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Apple has announced the launch of Apple Music, an app that adds a subscription streaming service to iTunes, the largest music retailer in the world.

The first thing out of John Iovine's mouth is an apology.

"You got to forgive me if I don't remember too much," he says. "I had a stroke."

Signs of that stroke are everywhere — the bed in the dining room, a shower installed in the pantry. John is thin, and sits in blue pajama pants in the wheelchair he uses to get around.

He may, however, have overstated his memory problems.

When I ask Iago Bitarishvili to climb into his qvevri, a Georgian clay wine barrel, he rolls his eyes before he drops a ladder into what looks like a hole in the ground and makes his way down. What is a novelty to an observer is, to Bitarishvili, simply the way things are done.

"I don't make anything special," he says. "I only continue in the way started by my parents."

By the end of June, the Supreme Court is expected to rule on King v. Burwell, a case challenging the validity of the federal tax subsidies that help millions of Americans buy health insurance if they don't get coverage through an employer. If the court rules against the Obama administration, those subsidies could be cut off for people in about three dozen states using HealthCare.gov, the federal exchange website.

Here are answers to some frequently asked questions about the case.

Despite being among the best-paid public workers in Spain, the country's air traffic controllers started a strike Monday. Their union is protesting the punishment of dozens of controllers who were involved in a 2010 strike that sparked a national state of alarm.

"Some 5,300 flights to and from Spain are expected to be affected," NPR's Lauren Frayer reports from Madrid. "This is the first of four days of work stoppage by Spain's air traffic controllers."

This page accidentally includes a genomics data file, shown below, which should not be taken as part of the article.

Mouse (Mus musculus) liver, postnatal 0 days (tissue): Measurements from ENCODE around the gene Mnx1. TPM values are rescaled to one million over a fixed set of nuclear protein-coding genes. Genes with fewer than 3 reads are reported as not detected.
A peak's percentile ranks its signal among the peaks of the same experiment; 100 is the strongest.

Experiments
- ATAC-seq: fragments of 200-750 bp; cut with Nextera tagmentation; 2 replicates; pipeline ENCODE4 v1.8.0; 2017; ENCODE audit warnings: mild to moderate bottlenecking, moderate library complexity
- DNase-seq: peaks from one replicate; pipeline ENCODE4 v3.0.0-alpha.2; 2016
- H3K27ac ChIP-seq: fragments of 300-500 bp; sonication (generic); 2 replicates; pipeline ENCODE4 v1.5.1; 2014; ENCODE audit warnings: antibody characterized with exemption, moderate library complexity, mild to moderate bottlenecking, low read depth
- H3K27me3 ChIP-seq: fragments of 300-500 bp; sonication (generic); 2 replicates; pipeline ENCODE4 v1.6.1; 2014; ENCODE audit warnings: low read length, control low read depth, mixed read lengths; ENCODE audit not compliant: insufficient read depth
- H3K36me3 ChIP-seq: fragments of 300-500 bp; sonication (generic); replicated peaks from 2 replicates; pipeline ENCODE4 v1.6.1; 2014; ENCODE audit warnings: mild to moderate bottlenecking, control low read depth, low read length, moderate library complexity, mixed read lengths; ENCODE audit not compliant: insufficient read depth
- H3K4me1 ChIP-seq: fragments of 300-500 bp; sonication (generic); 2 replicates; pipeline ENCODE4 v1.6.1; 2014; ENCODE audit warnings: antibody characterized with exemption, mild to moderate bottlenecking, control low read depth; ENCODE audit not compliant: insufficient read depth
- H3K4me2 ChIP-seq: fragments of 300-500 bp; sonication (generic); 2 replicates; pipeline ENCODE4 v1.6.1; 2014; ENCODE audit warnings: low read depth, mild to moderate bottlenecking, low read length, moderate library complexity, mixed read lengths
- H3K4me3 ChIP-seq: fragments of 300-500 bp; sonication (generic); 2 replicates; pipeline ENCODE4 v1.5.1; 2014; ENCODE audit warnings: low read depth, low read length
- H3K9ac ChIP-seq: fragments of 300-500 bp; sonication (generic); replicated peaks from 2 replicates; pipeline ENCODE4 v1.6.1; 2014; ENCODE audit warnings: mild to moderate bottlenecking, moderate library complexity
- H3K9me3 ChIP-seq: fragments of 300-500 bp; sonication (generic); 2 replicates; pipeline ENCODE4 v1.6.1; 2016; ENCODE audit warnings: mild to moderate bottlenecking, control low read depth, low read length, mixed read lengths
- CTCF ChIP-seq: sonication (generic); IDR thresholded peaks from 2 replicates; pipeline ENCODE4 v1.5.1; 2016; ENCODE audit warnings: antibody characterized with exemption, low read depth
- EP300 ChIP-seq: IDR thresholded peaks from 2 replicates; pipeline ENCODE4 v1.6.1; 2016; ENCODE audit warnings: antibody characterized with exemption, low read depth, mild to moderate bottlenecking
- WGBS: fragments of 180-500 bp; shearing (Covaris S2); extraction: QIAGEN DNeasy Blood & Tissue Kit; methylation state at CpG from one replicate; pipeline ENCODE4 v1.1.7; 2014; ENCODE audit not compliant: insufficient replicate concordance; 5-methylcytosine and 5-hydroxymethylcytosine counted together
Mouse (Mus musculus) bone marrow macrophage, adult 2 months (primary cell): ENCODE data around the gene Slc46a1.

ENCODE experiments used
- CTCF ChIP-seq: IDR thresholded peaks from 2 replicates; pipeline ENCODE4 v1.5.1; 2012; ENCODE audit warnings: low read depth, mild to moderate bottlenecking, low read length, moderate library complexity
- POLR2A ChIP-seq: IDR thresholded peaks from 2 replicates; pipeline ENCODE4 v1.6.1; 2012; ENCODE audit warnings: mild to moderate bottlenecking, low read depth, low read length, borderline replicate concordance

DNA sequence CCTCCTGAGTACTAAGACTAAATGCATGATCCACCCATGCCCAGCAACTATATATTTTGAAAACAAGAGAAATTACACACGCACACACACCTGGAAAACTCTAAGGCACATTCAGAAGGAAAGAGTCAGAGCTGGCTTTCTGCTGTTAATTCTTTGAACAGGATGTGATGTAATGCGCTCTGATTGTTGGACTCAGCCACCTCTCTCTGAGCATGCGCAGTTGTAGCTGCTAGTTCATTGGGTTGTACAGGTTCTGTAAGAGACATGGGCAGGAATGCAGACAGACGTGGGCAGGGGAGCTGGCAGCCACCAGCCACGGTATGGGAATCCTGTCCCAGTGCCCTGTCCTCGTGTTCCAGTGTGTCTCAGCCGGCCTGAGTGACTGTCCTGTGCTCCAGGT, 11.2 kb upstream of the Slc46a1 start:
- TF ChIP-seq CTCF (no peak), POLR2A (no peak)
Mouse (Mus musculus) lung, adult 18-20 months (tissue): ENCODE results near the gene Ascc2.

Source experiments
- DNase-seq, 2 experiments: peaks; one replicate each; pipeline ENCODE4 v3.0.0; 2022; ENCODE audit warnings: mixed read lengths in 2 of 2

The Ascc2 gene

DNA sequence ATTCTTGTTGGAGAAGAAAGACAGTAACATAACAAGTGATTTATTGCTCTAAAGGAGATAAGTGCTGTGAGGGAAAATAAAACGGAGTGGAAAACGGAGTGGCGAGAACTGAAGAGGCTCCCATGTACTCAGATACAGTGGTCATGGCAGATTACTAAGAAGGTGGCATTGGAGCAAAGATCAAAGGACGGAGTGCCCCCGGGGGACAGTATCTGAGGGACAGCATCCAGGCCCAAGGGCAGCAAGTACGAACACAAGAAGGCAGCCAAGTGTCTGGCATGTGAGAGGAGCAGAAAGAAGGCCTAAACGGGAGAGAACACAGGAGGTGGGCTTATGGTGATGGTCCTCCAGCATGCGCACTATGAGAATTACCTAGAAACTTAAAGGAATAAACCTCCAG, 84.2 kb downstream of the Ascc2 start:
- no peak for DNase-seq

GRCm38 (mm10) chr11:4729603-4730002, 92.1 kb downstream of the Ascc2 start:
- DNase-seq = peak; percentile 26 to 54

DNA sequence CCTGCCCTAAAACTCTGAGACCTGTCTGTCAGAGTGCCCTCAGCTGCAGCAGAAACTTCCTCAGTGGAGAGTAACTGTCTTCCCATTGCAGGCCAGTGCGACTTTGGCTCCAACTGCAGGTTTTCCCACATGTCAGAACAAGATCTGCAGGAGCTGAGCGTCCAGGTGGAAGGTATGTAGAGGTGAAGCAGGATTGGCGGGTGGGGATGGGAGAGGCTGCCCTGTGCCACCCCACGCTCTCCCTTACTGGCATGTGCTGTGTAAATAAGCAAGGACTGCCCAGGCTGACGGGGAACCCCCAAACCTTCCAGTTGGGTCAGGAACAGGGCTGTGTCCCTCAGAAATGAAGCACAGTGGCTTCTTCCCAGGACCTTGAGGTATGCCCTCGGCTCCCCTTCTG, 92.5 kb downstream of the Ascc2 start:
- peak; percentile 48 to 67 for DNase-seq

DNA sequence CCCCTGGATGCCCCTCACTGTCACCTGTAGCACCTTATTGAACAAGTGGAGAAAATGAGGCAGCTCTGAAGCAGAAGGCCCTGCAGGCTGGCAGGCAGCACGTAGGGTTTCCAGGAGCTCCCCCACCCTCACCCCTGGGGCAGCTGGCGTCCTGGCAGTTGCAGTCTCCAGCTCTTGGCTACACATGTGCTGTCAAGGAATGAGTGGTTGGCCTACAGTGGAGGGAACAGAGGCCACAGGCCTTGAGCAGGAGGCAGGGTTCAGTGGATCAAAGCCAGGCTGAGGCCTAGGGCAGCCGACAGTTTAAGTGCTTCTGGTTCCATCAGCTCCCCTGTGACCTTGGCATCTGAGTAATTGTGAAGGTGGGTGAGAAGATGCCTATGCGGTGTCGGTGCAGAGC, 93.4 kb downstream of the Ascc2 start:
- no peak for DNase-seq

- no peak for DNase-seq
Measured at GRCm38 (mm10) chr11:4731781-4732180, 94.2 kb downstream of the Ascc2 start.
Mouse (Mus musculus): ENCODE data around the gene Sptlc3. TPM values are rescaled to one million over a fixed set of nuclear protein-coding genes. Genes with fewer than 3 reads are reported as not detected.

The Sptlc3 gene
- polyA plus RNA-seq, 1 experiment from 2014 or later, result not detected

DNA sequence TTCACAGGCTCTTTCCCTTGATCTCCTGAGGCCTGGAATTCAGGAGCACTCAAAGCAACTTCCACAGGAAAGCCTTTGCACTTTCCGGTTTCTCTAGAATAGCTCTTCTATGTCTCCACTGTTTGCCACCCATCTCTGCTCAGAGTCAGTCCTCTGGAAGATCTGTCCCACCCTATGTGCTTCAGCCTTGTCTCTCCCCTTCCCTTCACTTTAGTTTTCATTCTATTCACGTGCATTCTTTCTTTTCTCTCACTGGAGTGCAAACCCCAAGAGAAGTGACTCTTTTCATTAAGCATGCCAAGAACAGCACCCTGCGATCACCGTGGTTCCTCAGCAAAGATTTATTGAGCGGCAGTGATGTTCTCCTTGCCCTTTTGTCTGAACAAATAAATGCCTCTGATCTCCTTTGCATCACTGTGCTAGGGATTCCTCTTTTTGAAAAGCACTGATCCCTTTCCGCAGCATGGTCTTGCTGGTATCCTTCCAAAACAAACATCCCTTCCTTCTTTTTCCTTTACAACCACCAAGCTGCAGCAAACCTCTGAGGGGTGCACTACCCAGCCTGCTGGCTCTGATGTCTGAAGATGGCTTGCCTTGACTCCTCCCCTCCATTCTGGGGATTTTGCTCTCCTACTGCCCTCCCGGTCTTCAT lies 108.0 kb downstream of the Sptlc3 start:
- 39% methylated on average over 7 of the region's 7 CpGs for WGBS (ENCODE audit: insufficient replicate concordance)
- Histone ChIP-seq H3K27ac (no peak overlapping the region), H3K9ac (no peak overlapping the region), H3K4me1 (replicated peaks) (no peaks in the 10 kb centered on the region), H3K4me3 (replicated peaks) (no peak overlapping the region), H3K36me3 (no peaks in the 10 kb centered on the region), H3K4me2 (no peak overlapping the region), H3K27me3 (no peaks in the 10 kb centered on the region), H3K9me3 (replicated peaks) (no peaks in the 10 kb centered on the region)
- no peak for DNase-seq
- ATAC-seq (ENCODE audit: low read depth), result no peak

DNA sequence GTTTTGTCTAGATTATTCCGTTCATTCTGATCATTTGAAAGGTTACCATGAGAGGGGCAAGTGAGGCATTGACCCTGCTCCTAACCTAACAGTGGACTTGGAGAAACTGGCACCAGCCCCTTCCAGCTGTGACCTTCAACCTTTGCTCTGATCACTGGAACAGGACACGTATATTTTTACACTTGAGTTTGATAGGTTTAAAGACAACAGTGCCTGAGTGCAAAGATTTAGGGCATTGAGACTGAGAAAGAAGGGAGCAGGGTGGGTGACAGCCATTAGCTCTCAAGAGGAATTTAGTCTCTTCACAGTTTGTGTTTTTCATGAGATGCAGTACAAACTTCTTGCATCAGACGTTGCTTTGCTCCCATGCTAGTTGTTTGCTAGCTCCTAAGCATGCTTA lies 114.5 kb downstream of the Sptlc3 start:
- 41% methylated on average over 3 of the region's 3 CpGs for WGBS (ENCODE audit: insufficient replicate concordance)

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Barring a last-minute legal decision, as of July 1, the nation's for-profit colleges are going to be subject to a new Education Department rule known as gainful employment. That is: Do students end up earning enough to pay off their loans?

Like it or not, much of what we encounter online is mediated by computer-run algorithms — complex formulas that help determine our Facebook feeds, Netflix recommendations, Spotify playlists or Google ads.

But algorithms, like humans, can make mistakes. Last month, users found the photo-sharing site Flickr's new image-recognition technology was labeling dark-skinned people as "apes" and auto-tagging photos of Nazi concentration camps as "jungle gym" and "sport."

For half a decade, General Electric has been paying for a massive dredging operation on the upper Hudson River in New York.

The billion-dollar cleanup, designed to remove toxic PCBs, sparked fierce controversy when it was proposed. But as the project enters its final summer, it's been so successful that even some of the cleanup's most vocal critics want it expanded.

A Symbol For Sick Rivers

For some people, too much salt is bad for health. Too much salt is also bad for growing most crops.

Salty soil is a common problem for farmers in the arid West and it's gotten worse because of the ongoing drought. Water is necessary to flush salts out; without it, salt builds up over time.